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Wall Street might be swimming in a sea of red ink, but for retirement savers, there is a silver lining to the recent stock market slide: If you have a traditional individual retirement account, or IRA, converting it to a Roth IRA while sentiment is bearish can deliver major tax savings.
"In financial planning, there is no silver bullet, but it could be a very useful tool," says Clark Kendall, president and CEO of Rockville, Maryland-based wealth management firm Kendall Capital.
As Money readers know, a traditional IRA is a tax-deferred investment vehicle funded with pre-tax dollars. After age 59 1/2, you pay income tax on withdrawals; for many, this makes sense because they assume retirement will put them into a lower tax bracket. Conversely, a Roth IRA is funded with after-tax dollars, meaning you pay up front so you can take tax-free withdrawals after age 59 1/2.
But it's possible to convert a traditional IRA to a Roth IRA. And this summer might be the perfect time to do just that.
Being opportunistic about circumstances that temporarily depress either your income or the value of your invested assets can save you on your tax bill in the long run. For example, the number of Roth conversions jumped in 2020 as Americans who were laid off or furloughed because of the pandemic took advantage of their dip into a lower tax bracket that the loss of income triggered.
Now, the stock market's recent tumble into bear market territory could have the same effect. By decreasing the value of your investment, it's effectively slashing your tax obligation.
“Markets are down and values of portfolios are down, so if you did the conversion and had to pay taxes, you’d pay a lesser amount because the value of your traditional IRA is lower,” says Robert Conzo, CEO of investment advisory firm The Wealth Alliance in Melville, New York. "If you had $200,000 in a traditional IRA that’s now worth $150,000, you’re going to be paying a lot less tax."
What to know before converting your IRA
One important caveat to the above advice: You'll have to pay income tax on the funds you convert, so you'll need to have enough money in cash to pay that bill.
If you have to liquidate a portion of your IRA to cover the taxes, you’ll face a penalty for early withdrawal, and you’ll (possibly) be selling at a loss. Many people conduct conversions in stages so they don't take the income tax hit all at once, since claiming the entire balance of a traditional IRA on a single year's income easily could bump you into a higher tax bracket.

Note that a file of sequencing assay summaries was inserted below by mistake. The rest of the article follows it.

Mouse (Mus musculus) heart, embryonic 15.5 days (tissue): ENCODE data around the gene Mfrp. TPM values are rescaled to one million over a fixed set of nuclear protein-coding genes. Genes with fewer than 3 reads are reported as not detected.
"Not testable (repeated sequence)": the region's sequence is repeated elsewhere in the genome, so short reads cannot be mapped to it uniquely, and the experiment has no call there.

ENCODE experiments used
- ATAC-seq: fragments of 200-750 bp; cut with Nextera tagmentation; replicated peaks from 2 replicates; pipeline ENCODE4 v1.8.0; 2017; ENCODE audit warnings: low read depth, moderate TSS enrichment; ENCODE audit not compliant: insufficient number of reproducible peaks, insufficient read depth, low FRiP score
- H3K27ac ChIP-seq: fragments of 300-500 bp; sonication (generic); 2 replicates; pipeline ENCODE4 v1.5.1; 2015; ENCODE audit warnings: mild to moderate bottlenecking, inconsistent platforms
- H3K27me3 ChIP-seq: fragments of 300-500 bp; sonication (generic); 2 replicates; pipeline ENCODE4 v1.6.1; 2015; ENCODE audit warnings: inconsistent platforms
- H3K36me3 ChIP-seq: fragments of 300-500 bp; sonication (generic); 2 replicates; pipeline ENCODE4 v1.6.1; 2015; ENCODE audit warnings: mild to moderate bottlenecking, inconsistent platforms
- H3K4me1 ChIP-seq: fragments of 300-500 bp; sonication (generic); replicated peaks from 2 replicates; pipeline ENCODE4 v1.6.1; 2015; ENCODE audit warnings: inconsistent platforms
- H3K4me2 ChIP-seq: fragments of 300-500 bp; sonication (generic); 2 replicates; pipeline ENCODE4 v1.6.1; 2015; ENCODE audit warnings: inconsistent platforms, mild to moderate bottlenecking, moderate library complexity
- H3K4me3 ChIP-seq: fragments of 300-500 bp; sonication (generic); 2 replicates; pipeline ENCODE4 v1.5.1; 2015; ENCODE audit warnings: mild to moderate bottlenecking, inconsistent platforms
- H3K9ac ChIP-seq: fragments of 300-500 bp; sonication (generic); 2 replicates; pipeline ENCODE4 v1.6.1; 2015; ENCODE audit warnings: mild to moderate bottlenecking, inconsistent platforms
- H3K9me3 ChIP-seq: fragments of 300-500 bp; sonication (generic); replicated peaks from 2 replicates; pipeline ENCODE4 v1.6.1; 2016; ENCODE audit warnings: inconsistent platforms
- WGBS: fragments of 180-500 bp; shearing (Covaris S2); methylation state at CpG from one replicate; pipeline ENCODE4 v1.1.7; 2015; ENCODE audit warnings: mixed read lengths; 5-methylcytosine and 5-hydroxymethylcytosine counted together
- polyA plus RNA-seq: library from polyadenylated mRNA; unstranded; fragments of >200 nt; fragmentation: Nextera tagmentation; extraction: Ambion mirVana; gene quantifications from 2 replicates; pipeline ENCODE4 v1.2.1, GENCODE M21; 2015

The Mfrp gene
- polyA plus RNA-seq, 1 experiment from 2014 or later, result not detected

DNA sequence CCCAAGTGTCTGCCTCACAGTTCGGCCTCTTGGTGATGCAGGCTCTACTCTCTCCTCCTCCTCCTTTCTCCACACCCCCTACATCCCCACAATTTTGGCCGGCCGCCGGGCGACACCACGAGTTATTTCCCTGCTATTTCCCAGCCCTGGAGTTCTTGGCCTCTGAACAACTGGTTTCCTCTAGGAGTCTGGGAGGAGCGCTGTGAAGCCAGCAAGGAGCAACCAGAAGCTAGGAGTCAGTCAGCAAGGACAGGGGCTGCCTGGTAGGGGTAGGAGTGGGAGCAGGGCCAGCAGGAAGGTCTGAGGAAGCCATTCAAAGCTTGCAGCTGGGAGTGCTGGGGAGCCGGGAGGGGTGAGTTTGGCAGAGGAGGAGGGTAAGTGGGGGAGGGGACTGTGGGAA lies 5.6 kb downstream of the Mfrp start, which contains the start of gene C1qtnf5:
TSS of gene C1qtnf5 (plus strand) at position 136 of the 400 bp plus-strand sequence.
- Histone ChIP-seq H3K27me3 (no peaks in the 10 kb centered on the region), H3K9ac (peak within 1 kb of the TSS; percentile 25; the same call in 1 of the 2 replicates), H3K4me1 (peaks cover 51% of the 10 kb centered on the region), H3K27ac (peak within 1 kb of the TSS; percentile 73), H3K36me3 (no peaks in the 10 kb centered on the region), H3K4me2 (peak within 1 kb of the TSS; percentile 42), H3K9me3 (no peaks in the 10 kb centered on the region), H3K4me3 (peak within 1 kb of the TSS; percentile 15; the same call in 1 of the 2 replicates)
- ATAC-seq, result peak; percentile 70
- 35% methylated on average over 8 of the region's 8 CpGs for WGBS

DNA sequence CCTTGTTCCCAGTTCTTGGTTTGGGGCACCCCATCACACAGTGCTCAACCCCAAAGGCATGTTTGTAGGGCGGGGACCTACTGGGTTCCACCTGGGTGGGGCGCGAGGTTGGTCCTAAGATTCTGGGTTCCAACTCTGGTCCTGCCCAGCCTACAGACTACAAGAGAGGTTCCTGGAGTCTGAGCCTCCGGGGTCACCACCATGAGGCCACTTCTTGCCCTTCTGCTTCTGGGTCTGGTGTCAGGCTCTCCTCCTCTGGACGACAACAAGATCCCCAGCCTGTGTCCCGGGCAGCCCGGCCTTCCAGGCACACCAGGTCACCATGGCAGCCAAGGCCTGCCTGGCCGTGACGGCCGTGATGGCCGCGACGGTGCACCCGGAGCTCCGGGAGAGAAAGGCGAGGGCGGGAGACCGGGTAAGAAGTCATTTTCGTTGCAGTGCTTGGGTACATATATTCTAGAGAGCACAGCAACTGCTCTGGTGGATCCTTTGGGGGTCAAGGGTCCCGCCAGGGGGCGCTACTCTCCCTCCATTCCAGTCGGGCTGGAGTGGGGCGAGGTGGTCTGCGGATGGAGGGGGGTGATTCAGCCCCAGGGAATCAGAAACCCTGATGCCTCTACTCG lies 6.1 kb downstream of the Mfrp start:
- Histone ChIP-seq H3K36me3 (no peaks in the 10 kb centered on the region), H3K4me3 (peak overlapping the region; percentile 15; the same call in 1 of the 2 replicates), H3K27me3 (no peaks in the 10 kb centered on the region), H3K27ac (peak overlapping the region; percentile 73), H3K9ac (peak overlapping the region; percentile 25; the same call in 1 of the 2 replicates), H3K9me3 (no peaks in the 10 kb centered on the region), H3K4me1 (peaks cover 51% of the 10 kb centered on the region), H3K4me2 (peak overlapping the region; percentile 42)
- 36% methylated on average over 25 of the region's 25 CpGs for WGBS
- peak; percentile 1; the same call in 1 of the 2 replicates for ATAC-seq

But assuming you have the savings to cover the taxes, it could be a smart move.
That's especially true when you consider the skyrocketing inflation in the U.S. Although savings rates on deposits have begun ticking up, the returns on even high-yield savings vehicles pale in comparison to the runaway inflation rate. Paying off what would otherwise be a future tax obligation could be a better use of your dollars than the paltry returns they could yield if they were sitting in, for example, a money market account.
A Roth conversion now also might make sense if you think your income tax rate will increase in the future. The 2017 Tax Cuts and Jobs Act included lowered individual income tax rates temporarily, but those cuts are set to expire after 2025 unless Congress intervenes.
And in the face of rising government debt — and an interest-rate environment that could make servicing that debt more expensive — Kendall makes the case that taxes are likely to rise in the future even if Americans get a reprieve come 2026.
"They could actually be in a higher tax bracket when they retire," he says.
To get started with an IRA conversion, determine how much you plan to convert and calculate the tax to determine if a conversion is financially feasible for you. If the math works, you will need to open a Roth IRA, which you can do through a brokerage, bank or other financial institution. Then contact the administrator of your traditional IRA to find out what paperwork they require.
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